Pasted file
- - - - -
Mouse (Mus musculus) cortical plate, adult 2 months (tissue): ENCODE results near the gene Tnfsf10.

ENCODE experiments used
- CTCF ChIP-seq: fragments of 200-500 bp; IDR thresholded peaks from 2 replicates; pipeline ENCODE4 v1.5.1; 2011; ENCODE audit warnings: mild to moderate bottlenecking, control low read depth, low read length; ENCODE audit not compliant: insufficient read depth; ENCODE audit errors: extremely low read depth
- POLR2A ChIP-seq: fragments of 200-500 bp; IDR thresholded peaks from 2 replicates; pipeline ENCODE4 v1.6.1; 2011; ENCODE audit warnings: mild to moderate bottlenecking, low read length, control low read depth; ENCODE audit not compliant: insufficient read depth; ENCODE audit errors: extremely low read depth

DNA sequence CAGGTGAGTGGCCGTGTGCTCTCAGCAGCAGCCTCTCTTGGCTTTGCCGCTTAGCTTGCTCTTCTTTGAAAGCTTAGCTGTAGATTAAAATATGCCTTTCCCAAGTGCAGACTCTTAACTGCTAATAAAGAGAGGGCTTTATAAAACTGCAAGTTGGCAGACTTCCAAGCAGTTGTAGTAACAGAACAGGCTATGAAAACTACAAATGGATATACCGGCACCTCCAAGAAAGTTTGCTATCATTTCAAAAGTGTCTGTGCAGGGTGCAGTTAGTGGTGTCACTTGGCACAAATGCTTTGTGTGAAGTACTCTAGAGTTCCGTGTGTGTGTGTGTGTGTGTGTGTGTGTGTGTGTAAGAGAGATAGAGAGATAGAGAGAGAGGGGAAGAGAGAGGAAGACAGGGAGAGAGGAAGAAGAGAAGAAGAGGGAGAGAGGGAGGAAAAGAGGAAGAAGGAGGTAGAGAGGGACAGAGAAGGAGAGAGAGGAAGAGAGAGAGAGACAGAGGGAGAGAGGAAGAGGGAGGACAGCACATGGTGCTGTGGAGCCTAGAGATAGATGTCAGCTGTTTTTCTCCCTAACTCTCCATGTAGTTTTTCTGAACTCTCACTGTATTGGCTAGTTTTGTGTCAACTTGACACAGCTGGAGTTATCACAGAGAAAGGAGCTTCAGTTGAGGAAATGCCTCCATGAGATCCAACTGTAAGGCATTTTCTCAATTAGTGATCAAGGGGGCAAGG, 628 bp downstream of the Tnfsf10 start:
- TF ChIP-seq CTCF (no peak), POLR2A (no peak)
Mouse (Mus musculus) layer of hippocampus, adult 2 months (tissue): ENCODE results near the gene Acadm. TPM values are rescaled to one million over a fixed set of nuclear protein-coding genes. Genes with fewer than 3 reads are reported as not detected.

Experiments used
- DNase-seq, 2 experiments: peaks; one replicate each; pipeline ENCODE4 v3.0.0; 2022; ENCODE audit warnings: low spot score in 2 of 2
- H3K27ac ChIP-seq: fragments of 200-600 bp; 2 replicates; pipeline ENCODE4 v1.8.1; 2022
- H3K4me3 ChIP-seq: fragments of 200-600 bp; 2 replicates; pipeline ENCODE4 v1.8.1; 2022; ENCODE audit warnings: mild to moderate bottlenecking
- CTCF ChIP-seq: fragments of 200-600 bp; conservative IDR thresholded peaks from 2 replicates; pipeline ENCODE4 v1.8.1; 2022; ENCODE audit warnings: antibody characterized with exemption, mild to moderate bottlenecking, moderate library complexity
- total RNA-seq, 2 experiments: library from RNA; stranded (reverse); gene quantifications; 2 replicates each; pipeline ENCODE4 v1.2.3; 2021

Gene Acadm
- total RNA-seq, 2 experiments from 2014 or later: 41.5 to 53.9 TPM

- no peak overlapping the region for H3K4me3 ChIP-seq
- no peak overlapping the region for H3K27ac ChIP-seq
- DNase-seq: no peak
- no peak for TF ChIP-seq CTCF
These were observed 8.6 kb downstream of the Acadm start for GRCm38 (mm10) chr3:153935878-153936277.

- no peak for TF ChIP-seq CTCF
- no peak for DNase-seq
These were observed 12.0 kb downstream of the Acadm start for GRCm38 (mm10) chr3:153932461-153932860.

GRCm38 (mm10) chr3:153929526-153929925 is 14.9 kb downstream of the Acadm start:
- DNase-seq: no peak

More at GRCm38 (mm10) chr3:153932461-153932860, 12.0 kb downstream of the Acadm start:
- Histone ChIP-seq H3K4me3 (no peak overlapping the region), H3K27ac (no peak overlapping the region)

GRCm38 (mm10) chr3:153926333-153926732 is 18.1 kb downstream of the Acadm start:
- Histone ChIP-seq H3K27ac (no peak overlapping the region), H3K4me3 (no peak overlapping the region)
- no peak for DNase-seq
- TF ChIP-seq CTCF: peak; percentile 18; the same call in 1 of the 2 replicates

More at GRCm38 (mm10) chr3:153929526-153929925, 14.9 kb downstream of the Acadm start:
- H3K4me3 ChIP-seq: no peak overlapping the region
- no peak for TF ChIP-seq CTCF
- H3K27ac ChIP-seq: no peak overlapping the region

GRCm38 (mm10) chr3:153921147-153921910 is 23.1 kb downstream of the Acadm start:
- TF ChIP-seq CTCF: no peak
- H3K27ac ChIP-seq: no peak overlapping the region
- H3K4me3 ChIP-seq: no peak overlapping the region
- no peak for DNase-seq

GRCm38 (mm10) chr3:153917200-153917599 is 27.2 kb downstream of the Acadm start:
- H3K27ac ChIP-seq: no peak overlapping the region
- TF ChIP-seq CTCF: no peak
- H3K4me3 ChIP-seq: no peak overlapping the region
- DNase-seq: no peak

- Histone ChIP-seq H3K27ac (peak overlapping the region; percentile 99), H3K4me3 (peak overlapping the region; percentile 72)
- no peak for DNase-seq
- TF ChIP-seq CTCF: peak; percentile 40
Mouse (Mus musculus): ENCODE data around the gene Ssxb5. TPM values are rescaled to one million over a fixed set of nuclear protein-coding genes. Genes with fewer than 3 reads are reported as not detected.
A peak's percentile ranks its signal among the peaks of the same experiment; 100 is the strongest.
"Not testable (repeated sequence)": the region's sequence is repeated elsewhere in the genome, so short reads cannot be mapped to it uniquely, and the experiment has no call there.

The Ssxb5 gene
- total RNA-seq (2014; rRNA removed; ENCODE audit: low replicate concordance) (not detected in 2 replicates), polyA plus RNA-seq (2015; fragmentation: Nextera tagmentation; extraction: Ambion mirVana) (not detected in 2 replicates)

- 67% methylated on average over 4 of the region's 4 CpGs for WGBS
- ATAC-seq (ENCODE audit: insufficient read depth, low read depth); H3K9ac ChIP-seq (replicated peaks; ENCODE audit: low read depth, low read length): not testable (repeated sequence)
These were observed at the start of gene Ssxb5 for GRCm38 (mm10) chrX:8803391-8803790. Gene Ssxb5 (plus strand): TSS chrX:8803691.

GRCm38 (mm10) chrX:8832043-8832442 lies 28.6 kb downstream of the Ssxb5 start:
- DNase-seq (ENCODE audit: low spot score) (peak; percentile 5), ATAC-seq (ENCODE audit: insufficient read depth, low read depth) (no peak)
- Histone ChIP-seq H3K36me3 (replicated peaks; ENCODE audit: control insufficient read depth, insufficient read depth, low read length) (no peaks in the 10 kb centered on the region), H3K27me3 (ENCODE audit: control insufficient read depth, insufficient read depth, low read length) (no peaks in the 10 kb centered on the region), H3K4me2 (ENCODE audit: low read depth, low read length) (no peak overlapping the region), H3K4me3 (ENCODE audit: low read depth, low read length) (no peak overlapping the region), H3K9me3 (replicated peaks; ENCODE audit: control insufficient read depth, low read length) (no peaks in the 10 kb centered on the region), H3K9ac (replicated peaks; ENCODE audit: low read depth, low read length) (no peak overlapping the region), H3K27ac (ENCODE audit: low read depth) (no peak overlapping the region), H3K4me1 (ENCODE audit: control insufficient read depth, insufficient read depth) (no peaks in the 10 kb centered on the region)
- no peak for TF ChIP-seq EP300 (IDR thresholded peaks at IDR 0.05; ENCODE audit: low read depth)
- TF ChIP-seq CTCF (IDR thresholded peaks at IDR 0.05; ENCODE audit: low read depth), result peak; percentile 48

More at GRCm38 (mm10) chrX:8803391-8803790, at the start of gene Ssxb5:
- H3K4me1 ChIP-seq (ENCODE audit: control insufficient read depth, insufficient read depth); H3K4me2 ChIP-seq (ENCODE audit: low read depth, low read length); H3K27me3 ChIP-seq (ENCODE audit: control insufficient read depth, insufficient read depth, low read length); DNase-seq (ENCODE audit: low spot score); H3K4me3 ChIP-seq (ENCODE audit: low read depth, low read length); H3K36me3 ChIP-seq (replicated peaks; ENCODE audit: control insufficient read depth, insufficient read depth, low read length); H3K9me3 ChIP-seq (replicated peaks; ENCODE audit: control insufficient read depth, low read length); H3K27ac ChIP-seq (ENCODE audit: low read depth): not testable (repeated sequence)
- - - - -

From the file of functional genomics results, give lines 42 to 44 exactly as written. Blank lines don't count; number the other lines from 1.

- H3K27ac ChIP-seq: no peak overlapping the region
- TF ChIP-seq CTCF: no peak
- H3K4me3 ChIP-seq: no peak overlapping the region